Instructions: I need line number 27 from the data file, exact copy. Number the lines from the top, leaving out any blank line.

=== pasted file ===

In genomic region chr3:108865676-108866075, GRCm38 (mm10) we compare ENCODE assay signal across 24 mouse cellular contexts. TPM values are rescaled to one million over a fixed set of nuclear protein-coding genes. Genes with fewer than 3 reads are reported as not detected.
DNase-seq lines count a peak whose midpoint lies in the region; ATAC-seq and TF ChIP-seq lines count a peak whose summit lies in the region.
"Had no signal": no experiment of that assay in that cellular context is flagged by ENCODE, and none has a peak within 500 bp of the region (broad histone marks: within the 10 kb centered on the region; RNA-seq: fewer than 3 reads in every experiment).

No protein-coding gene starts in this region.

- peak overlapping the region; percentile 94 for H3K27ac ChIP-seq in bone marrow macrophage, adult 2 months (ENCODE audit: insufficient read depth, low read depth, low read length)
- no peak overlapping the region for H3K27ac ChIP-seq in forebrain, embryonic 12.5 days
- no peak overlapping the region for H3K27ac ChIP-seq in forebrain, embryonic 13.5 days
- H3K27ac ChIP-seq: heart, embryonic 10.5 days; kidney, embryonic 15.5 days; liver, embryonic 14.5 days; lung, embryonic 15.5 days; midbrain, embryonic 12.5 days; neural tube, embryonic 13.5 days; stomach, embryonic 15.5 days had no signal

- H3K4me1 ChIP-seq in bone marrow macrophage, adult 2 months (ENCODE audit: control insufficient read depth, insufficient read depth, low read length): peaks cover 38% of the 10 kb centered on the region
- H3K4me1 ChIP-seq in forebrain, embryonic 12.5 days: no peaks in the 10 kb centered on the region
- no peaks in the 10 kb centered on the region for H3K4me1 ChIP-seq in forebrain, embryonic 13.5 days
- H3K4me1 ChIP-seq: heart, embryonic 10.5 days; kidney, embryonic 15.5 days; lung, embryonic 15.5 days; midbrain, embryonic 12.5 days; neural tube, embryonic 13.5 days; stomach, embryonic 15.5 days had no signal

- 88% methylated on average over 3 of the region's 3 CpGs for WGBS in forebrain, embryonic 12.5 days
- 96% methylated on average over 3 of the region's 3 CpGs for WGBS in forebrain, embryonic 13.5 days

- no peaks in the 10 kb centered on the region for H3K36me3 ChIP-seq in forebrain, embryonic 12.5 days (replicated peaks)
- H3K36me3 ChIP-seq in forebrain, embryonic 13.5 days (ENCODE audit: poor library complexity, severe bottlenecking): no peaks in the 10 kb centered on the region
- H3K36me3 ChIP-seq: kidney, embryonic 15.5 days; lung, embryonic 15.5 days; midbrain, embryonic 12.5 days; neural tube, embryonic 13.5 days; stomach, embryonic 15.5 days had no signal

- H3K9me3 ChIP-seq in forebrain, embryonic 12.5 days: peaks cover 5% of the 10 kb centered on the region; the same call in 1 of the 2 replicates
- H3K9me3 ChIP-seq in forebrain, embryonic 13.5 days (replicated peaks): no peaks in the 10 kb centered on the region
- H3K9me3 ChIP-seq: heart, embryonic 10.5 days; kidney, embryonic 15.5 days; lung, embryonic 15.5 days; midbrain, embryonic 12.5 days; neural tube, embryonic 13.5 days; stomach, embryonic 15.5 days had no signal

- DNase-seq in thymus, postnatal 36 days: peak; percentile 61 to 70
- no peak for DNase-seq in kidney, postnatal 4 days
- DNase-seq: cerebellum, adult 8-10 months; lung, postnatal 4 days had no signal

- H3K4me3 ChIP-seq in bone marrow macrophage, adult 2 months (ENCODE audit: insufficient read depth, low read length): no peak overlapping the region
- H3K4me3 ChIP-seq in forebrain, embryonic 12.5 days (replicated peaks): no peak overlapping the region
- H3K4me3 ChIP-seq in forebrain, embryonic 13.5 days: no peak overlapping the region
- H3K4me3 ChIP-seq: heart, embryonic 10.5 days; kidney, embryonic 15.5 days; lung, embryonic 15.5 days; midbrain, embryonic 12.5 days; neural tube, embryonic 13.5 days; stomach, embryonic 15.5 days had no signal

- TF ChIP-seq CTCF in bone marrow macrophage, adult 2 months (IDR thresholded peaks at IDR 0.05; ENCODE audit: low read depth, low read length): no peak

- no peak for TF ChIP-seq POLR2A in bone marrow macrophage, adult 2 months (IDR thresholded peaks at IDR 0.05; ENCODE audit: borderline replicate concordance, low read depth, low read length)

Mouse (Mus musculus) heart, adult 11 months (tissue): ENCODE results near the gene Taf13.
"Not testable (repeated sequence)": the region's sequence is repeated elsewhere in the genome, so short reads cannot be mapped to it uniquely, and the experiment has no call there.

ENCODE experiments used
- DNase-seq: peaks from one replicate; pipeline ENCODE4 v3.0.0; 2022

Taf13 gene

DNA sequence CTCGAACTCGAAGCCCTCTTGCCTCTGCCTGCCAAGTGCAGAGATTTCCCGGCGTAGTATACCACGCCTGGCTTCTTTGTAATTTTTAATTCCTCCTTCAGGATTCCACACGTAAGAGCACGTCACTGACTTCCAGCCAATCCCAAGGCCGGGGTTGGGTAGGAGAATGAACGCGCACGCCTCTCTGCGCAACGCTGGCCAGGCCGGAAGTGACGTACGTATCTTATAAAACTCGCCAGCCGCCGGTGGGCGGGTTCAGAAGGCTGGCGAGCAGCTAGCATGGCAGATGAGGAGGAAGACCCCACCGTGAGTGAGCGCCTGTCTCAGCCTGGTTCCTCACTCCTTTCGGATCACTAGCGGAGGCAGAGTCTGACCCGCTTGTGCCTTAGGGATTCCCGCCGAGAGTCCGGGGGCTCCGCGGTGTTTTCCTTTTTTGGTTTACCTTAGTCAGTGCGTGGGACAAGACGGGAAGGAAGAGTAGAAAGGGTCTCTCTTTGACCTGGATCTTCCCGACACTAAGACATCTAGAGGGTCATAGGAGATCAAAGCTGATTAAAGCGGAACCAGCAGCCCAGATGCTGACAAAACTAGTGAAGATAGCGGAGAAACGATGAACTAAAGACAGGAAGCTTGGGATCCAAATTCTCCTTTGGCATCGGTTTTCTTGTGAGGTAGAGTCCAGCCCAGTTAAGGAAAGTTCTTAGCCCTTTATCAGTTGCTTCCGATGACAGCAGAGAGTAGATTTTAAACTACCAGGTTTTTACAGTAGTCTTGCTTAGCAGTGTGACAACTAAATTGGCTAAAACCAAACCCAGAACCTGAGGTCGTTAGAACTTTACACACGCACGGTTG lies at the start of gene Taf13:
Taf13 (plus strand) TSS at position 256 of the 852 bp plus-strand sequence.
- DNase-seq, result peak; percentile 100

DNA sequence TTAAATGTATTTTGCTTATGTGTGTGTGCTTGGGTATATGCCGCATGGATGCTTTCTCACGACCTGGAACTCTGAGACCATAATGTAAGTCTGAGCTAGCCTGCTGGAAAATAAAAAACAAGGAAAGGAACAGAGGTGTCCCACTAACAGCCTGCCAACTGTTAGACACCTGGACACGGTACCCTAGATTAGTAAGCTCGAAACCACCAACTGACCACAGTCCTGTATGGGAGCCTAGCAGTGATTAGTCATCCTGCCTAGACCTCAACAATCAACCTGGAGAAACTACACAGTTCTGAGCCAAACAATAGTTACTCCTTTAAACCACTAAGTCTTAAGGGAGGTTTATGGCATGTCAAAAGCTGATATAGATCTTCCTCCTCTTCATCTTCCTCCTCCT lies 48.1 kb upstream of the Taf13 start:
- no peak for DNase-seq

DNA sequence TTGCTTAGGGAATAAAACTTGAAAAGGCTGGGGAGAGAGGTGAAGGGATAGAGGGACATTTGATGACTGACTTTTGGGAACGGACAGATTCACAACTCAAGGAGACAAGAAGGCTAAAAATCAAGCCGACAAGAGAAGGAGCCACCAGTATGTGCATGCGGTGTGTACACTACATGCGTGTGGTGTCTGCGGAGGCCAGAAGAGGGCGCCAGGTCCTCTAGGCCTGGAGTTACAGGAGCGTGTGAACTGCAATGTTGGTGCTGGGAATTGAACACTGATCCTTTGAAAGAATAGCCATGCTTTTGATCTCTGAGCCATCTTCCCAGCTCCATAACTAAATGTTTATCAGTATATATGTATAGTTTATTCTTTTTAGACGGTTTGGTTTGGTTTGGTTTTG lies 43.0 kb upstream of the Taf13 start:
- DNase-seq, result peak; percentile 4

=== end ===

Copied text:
- H3K4me3 ChIP-seq: heart, embryonic 10.5 days; kidney, embryonic 15.5 days; lung, embryonic 15.5 days; midbrain, embryonic 12.5 days; neural tube, embryonic 13.5 days; stomach, embryonic 15.5 days had no signal